• USAUSA
  • 2016-11-30
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Lou Gehrig 1923-25 H&B Sidewritten Rookie-Era Professional Model Game Bat

Lou Gehrig 1923-25 H&B Sidewritten Rookie-Era Professional Model Game Bat, Before he was the Iron Horse, Gehrig was known as Columbia Lou. He attended Columbia College from 1921 to 1923, playing both football and baseball. After his sophomore year, Gehrig signed with the Yankees for a $1500 bonus against the wishes of his beloved mother. In later years, Gehrig recalled why he had abandoned his intention to go on from Columbia to become an engineer: "There's no getting away from it," he told the New York Times in 1939, "a fellow has to eat. At the end of my sophomore year my father was taken ill and we had to have money. I had been playing on the college ball team and I had had eight offers to join professional clubs. So when there was no money coming in there was nothing for me to do but sign up." As first baseman for the New York Yankees for seventeen seasons, Gehrig played in 2,130 consecutive big league games (a record that would stand for more than fifty years), batted .361 in seven World Series, and broke many other major-league records. Known for his remarkable endurance, Gehrig was a four-time Most Valuable Player, earned a lifetime batting average of .340, and hit 493 home runs, including 23 grand slams, a record that still stands today. In 1939, stricken by a rare form of paralysis now widely known as Lou Gehrig's disease, he retired from the Yankees with the most graceful and moving speech ever uttered by an American athlete. He was elected to the Baseball Hall of Fame in a special election in 1939, and was the first baseball player ever to have his uniform number retired. This bat, one of the premier pieces in the esteemed Bill Nowlin Collection, dates from Gehrig's earliest seasons in the big leagues. Its 1923-25 labeling period coincides with the first chapter of a career that plays out like an epic novel. Manufactured by Hillerich & Bradsby, the 36 inch, 36.2 ounce war club shows evidence of outstanding use with a handle crack that has been repaired with one nail and some checking (grain separation) from repeated ball contact on the back barrel that has also been repaired with several nails. All of the manufacturers markings are quite pronounced, including Gehrig's facsimile signature on the barrel. Many ball marks are visible on the right, left and back barrel. Also visible on the bat are cleat marks on the handle and barrel and the remains of a shipping label. The handle had been taped with one tape ring, but the tape has been removed. Further enhancing the bats appeal is faint (illegible) side writing visible on the side of the barrel indicating that the bat was sent back to H&B for replication upon termination of use. Given the quality, appearance and era of this Lou Gehrig gamer, it would be a centerpiece in any baseball collection of any magnitude. LOA from John Taube of PSA/DNA (Graded GU6).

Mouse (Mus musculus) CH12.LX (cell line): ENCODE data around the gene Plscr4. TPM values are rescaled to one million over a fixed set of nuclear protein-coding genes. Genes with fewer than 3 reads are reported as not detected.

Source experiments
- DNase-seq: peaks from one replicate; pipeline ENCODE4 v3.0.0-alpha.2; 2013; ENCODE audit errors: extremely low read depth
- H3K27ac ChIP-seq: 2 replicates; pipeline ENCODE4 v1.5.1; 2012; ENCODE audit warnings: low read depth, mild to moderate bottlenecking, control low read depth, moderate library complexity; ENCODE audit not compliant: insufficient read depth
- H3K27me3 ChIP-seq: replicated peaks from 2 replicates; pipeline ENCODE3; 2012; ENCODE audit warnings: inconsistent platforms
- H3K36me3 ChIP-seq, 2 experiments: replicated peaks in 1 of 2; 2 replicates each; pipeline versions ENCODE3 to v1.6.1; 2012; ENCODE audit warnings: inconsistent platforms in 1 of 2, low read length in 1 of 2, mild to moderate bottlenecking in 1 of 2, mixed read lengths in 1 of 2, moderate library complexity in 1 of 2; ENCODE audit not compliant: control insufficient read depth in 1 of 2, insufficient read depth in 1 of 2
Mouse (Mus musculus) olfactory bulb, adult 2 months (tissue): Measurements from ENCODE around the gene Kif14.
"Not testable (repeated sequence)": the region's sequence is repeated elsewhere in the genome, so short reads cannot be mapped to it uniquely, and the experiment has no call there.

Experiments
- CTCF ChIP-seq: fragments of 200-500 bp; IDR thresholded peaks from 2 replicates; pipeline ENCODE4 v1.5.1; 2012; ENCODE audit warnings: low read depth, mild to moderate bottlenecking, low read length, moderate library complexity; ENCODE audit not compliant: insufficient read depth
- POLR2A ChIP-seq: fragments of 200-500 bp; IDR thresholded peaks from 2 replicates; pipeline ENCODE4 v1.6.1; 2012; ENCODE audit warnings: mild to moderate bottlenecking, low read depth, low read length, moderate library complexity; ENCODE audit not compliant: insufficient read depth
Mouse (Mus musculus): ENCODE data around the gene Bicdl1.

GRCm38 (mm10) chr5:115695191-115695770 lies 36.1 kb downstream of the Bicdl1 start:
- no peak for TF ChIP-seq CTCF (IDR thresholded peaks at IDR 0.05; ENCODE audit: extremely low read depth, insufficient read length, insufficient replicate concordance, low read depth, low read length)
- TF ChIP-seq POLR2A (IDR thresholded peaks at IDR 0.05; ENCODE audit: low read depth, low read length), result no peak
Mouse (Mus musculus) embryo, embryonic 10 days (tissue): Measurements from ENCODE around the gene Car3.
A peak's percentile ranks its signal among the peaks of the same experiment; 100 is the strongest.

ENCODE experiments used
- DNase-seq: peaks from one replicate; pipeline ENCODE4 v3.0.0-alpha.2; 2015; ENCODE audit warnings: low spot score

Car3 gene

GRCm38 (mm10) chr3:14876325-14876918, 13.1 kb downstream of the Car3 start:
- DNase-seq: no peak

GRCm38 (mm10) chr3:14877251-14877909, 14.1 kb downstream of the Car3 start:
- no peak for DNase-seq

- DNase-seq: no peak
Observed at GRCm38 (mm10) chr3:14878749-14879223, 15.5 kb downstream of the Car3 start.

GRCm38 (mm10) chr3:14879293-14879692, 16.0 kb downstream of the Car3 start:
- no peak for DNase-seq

• USAUSA
  • 2008-04-24
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Joe DiMaggio H&B Professional Model Bat Used in The 1947 World Series (MEARS & PSA/DNA Graded 10)